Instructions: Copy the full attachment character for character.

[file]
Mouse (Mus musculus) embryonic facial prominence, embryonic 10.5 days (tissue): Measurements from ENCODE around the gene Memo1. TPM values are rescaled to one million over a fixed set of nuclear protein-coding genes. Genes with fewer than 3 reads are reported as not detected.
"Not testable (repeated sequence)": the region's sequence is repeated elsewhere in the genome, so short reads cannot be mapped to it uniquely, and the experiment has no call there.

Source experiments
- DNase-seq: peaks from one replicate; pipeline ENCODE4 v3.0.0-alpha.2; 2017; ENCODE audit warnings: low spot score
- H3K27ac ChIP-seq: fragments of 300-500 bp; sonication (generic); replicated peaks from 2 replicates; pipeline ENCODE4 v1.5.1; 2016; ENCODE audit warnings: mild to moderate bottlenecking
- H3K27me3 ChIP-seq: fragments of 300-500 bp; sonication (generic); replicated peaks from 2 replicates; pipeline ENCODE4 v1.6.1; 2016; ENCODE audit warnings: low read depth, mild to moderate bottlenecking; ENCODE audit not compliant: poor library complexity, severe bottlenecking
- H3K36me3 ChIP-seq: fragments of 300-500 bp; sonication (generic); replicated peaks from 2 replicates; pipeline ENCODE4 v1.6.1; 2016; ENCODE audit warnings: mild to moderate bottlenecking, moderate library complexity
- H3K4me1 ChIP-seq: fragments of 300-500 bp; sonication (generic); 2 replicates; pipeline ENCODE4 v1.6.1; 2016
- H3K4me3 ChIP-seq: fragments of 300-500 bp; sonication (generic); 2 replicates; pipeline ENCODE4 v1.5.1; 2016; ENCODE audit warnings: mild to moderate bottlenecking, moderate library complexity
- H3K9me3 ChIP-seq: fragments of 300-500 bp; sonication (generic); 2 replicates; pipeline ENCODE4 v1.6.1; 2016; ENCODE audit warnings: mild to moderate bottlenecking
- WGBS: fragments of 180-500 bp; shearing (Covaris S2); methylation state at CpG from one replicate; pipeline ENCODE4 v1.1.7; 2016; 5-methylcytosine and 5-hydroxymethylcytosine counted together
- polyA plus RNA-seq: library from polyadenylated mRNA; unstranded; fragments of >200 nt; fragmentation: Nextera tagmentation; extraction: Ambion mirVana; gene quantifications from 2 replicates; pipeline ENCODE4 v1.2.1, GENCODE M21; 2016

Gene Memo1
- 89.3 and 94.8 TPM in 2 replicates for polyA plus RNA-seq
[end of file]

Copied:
Mouse (Mus musculus) embryonic facial prominence, embryonic 10.5 days (tissue): Measurements from ENCODE around the gene Memo1. TPM values are rescaled to one million over a fixed set of nuclear protein-coding genes. Genes with fewer than 3 reads are reported as not detected.
"Not testable (repeated sequence)": the region's sequence is repeated elsewhere in the genome, so short reads cannot be mapped to it uniquely, and the experiment has no call there.

Source experiments
- DNase-seq: peaks from one replicate; pipeline ENCODE4 v3.0.0-alpha.2; 2017; ENCODE audit warnings: low spot score
- H3K27ac ChIP-seq: fragments of 300-500 bp; sonication (generic); replicated peaks from 2 replicates; pipeline ENCODE4 v1.5.1; 2016; ENCODE audit warnings: mild to moderate bottlenecking
- H3K27me3 ChIP-seq: fragments of 300-500 bp; sonication (generic); replicated peaks from 2 replicates; pipeline ENCODE4 v1.6.1; 2016; ENCODE audit warnings: low read depth, mild to moderate bottlenecking; ENCODE audit not compliant: poor library complexity, severe bottlenecking
- H3K36me3 ChIP-seq: fragments of 300-500 bp; sonication (generic); replicated peaks from 2 replicates; pipeline ENCODE4 v1.6.1; 2016; ENCODE audit warnings: mild to moderate bottlenecking, moderate library complexity
- H3K4me1 ChIP-seq: fragments of 300-500 bp; sonication (generic); 2 replicates; pipeline ENCODE4 v1.6.1; 2016
- H3K4me3 ChIP-seq: fragments of 300-500 bp; sonication (generic); 2 replicates; pipeline ENCODE4 v1.5.1; 2016; ENCODE audit warnings: mild to moderate bottlenecking, moderate library complexity
- H3K9me3 ChIP-seq: fragments of 300-500 bp; sonication (generic); 2 replicates; pipeline ENCODE4 v1.6.1; 2016; ENCODE audit warnings: mild to moderate bottlenecking
- WGBS: fragments of 180-500 bp; shearing (Covaris S2); methylation state at CpG from one replicate; pipeline ENCODE4 v1.1.7; 2016; 5-methylcytosine and 5-hydroxymethylcytosine counted together
- polyA plus RNA-seq: library from polyadenylated mRNA; unstranded; fragments of >200 nt; fragmentation: Nextera tagmentation; extraction: Ambion mirVana; gene quantifications from 2 replicates; pipeline ENCODE4 v1.2.1, GENCODE M21; 2016

Gene Memo1
- 89.3 and 94.8 TPM in 2 replicates for polyA plus RNA-seq